“We have a transient population and if we were funded the same way as other schools, we would have inaccurate staff numbers,” Brown said.
The decision for Flex was postponed until the next board meeting, which will be held March 7, Brown said.
Homer Middle School does not have any planned cuts at the moment as a result of maintained enrollment, said Homer Middle School Principal Kari Dendurent. As of now, they meet the district’s requirements to stay at status quo.
McNeil Canyon Elementary
McNeil Canyon Elementary is scheduled to lose 1 FTE teacher, which will increase their student-teacher ratio from 19.5:1 to 20.5:1, said McNeil Canyon Principal Pete Swanson. As a small elementary school with declining enrollment, they are hit twice as hard. Shifts at the school over the last couple years already have changed the school’s student-teacher ratio from 17.5:1 to 19.5:1. There is a chance the school will need to have more combined grade classes to cope with the staff loss. This year, there are two combined grade classes — a first- and second-grade class and a second- and third-grade class.
“Whenever you lose staff at a small school you have to think what you can and cannot do,” Swanson said.
Paul Banks Elementary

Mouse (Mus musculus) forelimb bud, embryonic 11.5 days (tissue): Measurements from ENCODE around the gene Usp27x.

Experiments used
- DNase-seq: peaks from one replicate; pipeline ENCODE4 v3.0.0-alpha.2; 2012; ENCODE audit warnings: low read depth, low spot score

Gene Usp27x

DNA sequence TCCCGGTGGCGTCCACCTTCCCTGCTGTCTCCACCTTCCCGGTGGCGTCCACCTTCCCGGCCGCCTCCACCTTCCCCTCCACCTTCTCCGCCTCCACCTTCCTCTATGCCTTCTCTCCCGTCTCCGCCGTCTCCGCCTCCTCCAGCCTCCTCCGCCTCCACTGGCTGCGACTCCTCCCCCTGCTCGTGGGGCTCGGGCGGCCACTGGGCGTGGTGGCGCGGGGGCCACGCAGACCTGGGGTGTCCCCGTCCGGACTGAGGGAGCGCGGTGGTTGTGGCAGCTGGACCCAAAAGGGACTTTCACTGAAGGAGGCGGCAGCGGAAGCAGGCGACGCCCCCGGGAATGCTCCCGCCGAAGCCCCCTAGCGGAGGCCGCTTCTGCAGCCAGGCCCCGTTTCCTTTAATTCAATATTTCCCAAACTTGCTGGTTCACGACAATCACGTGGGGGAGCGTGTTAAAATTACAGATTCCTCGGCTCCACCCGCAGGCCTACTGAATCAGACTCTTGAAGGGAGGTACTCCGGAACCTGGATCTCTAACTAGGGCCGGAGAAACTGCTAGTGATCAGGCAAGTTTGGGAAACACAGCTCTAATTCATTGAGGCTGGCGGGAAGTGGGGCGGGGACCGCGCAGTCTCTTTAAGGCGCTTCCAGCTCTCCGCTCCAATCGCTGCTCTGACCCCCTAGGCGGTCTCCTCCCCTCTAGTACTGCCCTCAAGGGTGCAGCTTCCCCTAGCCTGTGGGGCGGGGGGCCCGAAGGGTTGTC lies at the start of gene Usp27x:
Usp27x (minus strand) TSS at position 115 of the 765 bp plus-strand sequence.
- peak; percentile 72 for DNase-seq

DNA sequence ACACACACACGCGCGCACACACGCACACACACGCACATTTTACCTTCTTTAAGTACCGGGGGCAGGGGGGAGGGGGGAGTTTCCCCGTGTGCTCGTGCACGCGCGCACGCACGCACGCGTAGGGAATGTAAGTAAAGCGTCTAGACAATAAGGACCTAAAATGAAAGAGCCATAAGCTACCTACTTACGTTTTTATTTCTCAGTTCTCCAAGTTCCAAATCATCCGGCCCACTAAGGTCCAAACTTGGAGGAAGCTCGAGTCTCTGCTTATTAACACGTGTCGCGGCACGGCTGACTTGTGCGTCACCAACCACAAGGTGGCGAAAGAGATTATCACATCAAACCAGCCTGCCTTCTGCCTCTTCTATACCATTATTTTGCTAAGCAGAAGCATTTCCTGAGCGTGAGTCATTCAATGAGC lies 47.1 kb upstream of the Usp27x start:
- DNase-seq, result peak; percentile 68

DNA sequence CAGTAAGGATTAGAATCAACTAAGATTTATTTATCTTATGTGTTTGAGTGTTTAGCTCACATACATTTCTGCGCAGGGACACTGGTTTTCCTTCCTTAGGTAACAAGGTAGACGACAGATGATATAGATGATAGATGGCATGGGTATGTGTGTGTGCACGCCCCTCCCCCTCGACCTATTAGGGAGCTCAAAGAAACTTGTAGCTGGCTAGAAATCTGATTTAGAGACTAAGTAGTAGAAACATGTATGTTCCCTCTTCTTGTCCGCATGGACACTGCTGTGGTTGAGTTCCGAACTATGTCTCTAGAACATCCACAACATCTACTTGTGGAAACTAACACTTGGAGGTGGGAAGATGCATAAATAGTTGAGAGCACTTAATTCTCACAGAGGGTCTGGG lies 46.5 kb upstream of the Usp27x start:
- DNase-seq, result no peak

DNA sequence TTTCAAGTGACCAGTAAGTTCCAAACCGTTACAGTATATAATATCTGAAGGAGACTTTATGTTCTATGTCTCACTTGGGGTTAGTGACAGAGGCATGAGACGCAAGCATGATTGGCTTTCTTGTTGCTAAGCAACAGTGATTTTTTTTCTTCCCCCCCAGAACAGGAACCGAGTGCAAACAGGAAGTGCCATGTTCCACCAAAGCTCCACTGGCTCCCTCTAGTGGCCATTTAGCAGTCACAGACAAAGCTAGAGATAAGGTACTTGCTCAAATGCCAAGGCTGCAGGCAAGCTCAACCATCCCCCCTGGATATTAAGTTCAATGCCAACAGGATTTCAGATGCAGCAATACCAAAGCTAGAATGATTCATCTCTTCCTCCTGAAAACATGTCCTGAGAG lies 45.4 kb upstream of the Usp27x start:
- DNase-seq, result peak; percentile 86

Paul Banks Elementary’s student-teacher ratio changed from 19.5:1 to 20.5:1 for first and second grades, said Paul Banks Elementary School Principal Eric Pederson. Kindergarten’s student-teacher ratio has not changed. If enrollment stays the same, the number of classroom teachers will remain the same as well, Pederson said.
West Homer Elementary
West Homer is not slated to receive any cuts due to their increase in enrollment in the past year, said West Homer Elementary School Principal Raymond Marshall.
“We started this year above projections and gained a few along the way, so we will not feel any of those cuts because we have gained quantity of students,” Marshall said.
Fireweed is losing a Title I interventionist, who works with specific students on math and language arts skills, and two FTE certified staff positions under the current budget projections, said Fireweed Principal Kiki Abrahamson. Additionally, the school will scale back the principal position.